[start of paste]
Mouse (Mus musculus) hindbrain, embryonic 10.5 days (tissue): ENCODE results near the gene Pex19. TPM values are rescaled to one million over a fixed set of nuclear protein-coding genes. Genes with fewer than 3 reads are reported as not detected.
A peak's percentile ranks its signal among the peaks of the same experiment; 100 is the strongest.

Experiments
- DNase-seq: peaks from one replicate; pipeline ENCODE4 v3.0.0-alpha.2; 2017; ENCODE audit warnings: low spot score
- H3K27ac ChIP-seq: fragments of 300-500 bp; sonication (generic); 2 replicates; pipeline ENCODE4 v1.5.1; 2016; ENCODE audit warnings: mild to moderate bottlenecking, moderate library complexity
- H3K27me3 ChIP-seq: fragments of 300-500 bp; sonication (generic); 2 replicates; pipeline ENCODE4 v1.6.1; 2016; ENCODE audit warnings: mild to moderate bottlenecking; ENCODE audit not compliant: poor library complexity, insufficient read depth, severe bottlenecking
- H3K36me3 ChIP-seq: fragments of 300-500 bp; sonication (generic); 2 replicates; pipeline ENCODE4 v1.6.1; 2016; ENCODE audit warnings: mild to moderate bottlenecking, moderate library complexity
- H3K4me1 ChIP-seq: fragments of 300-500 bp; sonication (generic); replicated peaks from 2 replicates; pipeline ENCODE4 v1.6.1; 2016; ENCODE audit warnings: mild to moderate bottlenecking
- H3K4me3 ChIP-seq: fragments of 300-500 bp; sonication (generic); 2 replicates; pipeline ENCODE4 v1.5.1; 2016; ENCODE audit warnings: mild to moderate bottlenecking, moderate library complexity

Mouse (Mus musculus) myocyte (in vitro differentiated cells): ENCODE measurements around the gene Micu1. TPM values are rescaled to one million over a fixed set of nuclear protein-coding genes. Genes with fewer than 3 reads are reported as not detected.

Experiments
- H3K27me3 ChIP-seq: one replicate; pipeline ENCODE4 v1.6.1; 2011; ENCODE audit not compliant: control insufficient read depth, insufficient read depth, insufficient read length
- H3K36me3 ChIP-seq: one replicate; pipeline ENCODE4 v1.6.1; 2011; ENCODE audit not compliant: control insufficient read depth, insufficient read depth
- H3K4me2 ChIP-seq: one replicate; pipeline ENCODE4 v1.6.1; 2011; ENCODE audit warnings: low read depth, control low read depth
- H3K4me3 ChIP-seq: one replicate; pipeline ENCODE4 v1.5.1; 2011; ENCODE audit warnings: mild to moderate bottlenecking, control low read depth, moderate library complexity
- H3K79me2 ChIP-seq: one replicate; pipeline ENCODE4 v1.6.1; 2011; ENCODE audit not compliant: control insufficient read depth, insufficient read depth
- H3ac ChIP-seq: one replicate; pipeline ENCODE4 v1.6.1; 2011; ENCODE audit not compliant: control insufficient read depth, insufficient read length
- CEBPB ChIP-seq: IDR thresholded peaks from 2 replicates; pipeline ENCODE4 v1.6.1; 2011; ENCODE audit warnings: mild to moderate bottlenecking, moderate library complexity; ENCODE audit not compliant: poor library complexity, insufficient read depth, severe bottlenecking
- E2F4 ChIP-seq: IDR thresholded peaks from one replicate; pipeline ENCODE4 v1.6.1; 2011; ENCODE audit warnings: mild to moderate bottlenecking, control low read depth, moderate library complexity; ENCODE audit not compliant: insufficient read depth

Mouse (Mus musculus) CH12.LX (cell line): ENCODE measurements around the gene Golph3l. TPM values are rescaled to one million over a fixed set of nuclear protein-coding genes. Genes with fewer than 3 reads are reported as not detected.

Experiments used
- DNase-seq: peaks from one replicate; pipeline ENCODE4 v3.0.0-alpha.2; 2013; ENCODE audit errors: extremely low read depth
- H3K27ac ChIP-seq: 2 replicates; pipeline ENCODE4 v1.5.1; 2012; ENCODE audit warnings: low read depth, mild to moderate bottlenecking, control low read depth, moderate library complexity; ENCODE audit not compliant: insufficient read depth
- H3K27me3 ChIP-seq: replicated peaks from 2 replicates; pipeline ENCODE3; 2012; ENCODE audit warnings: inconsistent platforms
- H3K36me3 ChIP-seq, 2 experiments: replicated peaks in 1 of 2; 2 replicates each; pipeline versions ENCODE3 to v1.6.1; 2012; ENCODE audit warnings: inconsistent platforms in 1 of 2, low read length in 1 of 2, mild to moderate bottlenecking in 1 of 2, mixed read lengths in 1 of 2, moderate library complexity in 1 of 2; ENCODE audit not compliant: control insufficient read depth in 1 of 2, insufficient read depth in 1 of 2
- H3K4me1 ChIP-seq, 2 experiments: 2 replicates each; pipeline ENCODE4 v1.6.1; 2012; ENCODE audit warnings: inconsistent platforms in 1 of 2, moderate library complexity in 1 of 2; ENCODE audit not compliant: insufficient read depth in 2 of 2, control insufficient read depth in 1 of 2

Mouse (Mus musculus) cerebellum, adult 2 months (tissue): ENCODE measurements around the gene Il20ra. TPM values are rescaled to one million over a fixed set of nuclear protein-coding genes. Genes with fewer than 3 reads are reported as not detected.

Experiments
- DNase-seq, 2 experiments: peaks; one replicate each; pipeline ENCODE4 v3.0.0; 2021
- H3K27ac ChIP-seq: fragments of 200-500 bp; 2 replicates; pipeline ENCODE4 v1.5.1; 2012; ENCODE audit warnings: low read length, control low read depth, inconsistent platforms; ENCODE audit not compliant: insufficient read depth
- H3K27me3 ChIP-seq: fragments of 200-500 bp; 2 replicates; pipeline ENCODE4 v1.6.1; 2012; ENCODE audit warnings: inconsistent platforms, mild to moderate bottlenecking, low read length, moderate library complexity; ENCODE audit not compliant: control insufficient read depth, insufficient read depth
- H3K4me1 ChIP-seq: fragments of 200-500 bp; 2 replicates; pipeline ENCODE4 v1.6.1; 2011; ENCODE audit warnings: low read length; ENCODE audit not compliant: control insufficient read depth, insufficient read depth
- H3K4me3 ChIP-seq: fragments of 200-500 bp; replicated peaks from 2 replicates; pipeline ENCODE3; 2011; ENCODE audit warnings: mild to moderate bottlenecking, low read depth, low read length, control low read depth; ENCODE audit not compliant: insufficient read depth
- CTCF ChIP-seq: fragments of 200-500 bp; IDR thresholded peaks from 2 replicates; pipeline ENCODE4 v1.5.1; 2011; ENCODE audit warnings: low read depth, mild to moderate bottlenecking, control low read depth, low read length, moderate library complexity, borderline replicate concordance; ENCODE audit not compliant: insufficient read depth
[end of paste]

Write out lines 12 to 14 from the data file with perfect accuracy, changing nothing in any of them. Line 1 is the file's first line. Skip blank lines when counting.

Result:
- H3K27me3 ChIP-seq: one replicate; pipeline ENCODE4 v1.6.1; 2011; ENCODE audit not compliant: control insufficient read depth, insufficient read depth, insufficient read length
- H3K36me3 ChIP-seq: one replicate; pipeline ENCODE4 v1.6.1; 2011; ENCODE audit not compliant: control insufficient read depth, insufficient read depth
- H3K4me2 ChIP-seq: one replicate; pipeline ENCODE4 v1.6.1; 2011; ENCODE audit warnings: low read depth, control low read depth